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Quadruple-decker-like condo building proposed for Dorchester Avenue in the Polish Triangle

Rendering of proposed 18-unit condo building

Rendering by Context.

A pair of developers have proposed a four-story, 18-unit condo building on what is now a vacant lot that stretches between Dorchester Avenue and Boston Street in the Polish Triangle, just south of Andrew Square.

In their filing with the BPDA, developers Mark Little and Jack Ordway say three of the units in their $7-million building would be sold as affordable.

The building, roughly a tenth of a mile from the Andrew Square T stop, would have no on-site parking.

The proposed project will be building out an underutilized site, to fit contextually at an urban scale with its abutters and surrounding neighborhood. Overall, the building is designed with a modern aesthetic; however, small design decisions, including the use of cornices, building mass setbacks, and careful considerations to material and color, all contribute towards a more visually cohesive streetscape. The site is visible along the Southeast Expressway (Interstate 93) and among commercial and residential roads which will serve to enliven and enhance the surrounding context.

They hope to begin roughly nine months of construction in early 2024.

In addition to the BPDA, the Zoning Board of Appeal would also have to approve the proposal.

617 Dorchester Ave. filings and meeting schedule.

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Comments

What device is housed here that attracts all those bicycles?

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The more random styles of windows a single house has, the more cyclists will flock to it.

Does that developer plan to get a discount on materials by buying up all the odd leftover pieces kicking around the supply shops?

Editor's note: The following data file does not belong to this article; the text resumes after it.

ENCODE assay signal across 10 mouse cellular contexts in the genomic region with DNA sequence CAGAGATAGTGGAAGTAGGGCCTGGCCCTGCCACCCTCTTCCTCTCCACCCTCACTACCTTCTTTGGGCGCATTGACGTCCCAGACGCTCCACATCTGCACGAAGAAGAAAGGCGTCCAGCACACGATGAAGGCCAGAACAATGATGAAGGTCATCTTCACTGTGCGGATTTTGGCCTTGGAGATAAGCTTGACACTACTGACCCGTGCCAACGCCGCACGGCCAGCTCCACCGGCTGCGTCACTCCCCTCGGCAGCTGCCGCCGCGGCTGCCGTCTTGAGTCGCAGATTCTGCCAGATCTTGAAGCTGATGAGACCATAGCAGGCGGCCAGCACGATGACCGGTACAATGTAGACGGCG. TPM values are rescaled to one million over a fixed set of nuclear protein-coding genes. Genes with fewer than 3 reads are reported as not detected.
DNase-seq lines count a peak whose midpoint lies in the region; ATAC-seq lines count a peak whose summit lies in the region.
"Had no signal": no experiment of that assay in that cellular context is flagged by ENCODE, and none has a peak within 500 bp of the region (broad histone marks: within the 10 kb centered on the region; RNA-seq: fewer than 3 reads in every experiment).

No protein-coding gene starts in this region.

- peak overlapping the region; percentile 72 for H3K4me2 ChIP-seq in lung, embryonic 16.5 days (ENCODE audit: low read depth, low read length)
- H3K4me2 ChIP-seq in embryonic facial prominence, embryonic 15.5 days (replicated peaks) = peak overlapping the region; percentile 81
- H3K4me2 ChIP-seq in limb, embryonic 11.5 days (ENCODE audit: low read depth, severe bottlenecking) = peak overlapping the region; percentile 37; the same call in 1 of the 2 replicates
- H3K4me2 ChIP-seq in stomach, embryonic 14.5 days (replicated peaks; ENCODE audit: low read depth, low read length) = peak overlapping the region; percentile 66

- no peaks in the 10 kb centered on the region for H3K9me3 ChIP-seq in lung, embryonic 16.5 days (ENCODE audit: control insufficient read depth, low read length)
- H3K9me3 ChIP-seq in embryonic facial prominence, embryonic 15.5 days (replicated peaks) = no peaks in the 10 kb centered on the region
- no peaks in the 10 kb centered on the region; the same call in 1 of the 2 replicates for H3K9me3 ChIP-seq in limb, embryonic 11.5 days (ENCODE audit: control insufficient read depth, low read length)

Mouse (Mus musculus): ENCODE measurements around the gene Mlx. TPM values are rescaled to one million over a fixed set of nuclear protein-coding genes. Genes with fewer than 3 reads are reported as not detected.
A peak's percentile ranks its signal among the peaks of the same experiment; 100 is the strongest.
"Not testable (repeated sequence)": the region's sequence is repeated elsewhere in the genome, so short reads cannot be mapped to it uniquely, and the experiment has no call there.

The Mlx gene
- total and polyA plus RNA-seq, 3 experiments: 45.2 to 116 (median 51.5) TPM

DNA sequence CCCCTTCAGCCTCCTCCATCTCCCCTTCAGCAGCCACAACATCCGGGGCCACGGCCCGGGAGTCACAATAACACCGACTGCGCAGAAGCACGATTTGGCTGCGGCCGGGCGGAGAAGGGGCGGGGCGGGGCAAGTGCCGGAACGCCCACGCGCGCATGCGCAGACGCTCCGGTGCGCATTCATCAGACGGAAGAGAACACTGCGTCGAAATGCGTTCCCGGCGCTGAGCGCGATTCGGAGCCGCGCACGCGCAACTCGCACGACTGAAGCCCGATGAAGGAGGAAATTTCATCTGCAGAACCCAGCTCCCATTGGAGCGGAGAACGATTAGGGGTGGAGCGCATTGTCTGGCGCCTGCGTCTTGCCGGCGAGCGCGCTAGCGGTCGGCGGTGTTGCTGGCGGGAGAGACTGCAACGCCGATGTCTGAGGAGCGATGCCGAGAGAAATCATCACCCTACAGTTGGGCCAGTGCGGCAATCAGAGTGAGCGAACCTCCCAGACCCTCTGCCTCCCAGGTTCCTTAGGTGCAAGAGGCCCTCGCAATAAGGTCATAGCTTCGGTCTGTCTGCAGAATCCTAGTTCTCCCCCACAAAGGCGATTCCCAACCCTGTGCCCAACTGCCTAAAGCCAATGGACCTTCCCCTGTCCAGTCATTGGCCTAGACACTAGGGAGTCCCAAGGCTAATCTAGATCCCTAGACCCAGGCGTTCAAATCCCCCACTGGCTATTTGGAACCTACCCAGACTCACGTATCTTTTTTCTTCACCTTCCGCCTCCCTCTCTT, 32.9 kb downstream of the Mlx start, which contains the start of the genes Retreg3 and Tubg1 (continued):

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the windows on the right top three stories and the street level all look the same size and shape. the windows on the 2-4 left side have similar looking framing and width, but are slightly shorter.

the windows on the side also look like they’re framed similarly but are smaller - pretty standard for side windows meant for letting light in rather than looking out of.

i’m not crazy about the whole aesthetic but i wouldnt describe it as “odd leftovers”.

TBH I though the building on the left was part of the proposal since they obviously re-created it in their model. The actual building which is currently there doesn't look as out of place with the variety of windows and doors since it's not new construction and reflects periodic updates over the years by various owners.

I think it's pretty bad. What compels people to do something like put up stupid plastic fake shutters that are out of proportion to the windows? And randomly pointy. Also the door-to-nowhere, complete with stupid shutters. Why.

You can tell they're trying to reference the language of those boxy older triple deckers but also in a more modern way with all the glass. A thousand bonus points for not cladding the whole thing in hideous fiberglass pop outs of various mismatched colors, too.